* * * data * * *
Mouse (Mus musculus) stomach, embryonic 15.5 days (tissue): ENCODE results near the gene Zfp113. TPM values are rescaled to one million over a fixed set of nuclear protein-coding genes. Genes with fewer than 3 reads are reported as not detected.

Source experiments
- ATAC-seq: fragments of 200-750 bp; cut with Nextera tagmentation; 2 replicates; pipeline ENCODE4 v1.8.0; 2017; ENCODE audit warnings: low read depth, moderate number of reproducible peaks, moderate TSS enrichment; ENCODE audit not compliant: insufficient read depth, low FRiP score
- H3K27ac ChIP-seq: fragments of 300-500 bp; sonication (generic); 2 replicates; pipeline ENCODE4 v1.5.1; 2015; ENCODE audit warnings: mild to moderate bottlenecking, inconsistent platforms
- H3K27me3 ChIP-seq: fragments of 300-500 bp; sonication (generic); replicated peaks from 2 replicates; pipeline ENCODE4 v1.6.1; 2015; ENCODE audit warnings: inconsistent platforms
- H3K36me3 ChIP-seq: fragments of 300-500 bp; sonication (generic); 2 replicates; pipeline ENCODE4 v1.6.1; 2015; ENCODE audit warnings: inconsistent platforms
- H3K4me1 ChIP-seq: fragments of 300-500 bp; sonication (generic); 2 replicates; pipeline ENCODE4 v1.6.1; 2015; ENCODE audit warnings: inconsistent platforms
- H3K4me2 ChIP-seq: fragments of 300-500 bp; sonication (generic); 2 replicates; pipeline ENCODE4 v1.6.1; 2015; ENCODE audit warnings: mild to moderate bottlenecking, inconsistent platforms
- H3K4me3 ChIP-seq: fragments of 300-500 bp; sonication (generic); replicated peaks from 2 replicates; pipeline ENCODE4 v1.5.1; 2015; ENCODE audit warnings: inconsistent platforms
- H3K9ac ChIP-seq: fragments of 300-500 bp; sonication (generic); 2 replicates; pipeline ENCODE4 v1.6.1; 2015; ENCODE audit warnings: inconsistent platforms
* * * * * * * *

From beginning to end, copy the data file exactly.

Mouse (Mus musculus) stomach, embryonic 15.5 days (tissue): ENCODE results near the gene Zfp113. TPM values are rescaled to one million over a fixed set of nuclear protein-coding genes. Genes with fewer than 3 reads are reported as not detected.

Source experiments
- ATAC-seq: fragments of 200-750 bp; cut with Nextera tagmentation; 2 replicates; pipeline ENCODE4 v1.8.0; 2017; ENCODE audit warnings: low read depth, moderate number of reproducible peaks, moderate TSS enrichment; ENCODE audit not compliant: insufficient read depth, low FRiP score
- H3K27ac ChIP-seq: fragments of 300-500 bp; sonication (generic); 2 replicates; pipeline ENCODE4 v1.5.1; 2015; ENCODE audit warnings: mild to moderate bottlenecking, inconsistent platforms
- H3K27me3 ChIP-seq: fragments of 300-500 bp; sonication (generic); replicated peaks from 2 replicates; pipeline ENCODE4 v1.6.1; 2015; ENCODE audit warnings: inconsistent platforms
- H3K36me3 ChIP-seq: fragments of 300-500 bp; sonication (generic); 2 replicates; pipeline ENCODE4 v1.6.1; 2015; ENCODE audit warnings: inconsistent platforms
- H3K4me1 ChIP-seq: fragments of 300-500 bp; sonication (generic); 2 replicates; pipeline ENCODE4 v1.6.1; 2015; ENCODE audit warnings: inconsistent platforms
- H3K4me2 ChIP-seq: fragments of 300-500 bp; sonication (generic); 2 replicates; pipeline ENCODE4 v1.6.1; 2015; ENCODE audit warnings: mild to moderate bottlenecking, inconsistent platforms
- H3K4me3 ChIP-seq: fragments of 300-500 bp; sonication (generic); replicated peaks from 2 replicates; pipeline ENCODE4 v1.5.1; 2015; ENCODE audit warnings: inconsistent platforms
- H3K9ac ChIP-seq: fragments of 300-500 bp; sonication (generic); 2 replicates; pipeline ENCODE4 v1.6.1; 2015; ENCODE audit warnings: inconsistent platforms